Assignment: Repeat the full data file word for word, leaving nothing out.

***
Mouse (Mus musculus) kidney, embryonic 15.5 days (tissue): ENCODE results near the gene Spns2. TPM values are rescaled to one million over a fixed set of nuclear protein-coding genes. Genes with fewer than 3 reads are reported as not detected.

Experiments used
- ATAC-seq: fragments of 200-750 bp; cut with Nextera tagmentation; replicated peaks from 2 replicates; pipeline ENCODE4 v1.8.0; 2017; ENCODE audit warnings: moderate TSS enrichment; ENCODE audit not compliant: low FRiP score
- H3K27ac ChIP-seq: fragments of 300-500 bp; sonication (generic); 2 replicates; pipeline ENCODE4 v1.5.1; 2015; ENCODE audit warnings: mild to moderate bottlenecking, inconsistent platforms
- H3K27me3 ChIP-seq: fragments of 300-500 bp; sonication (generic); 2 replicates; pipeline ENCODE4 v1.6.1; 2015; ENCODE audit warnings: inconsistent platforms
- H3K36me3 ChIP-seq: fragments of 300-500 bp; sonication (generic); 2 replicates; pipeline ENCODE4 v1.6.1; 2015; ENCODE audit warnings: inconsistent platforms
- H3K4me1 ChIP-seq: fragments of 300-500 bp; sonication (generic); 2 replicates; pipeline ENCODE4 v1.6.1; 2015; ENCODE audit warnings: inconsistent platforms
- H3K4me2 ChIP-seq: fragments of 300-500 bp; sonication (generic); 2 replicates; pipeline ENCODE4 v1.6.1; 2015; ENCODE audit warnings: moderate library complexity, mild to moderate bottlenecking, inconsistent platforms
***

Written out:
Mouse (Mus musculus) kidney, embryonic 15.5 days (tissue): ENCODE results near the gene Spns2. TPM values are rescaled to one million over a fixed set of nuclear protein-coding genes. Genes with fewer than 3 reads are reported as not detected.

Experiments used
- ATAC-seq: fragments of 200-750 bp; cut with Nextera tagmentation; replicated peaks from 2 replicates; pipeline ENCODE4 v1.8.0; 2017; ENCODE audit warnings: moderate TSS enrichment; ENCODE audit not compliant: low FRiP score
- H3K27ac ChIP-seq: fragments of 300-500 bp; sonication (generic); 2 replicates; pipeline ENCODE4 v1.5.1; 2015; ENCODE audit warnings: mild to moderate bottlenecking, inconsistent platforms
- H3K27me3 ChIP-seq: fragments of 300-500 bp; sonication (generic); 2 replicates; pipeline ENCODE4 v1.6.1; 2015; ENCODE audit warnings: inconsistent platforms
- H3K36me3 ChIP-seq: fragments of 300-500 bp; sonication (generic); 2 replicates; pipeline ENCODE4 v1.6.1; 2015; ENCODE audit warnings: inconsistent platforms
- H3K4me1 ChIP-seq: fragments of 300-500 bp; sonication (generic); 2 replicates; pipeline ENCODE4 v1.6.1; 2015; ENCODE audit warnings: inconsistent platforms
- H3K4me2 ChIP-seq: fragments of 300-500 bp; sonication (generic); 2 replicates; pipeline ENCODE4 v1.6.1; 2015; ENCODE audit warnings: moderate library complexity, mild to moderate bottlenecking, inconsistent platforms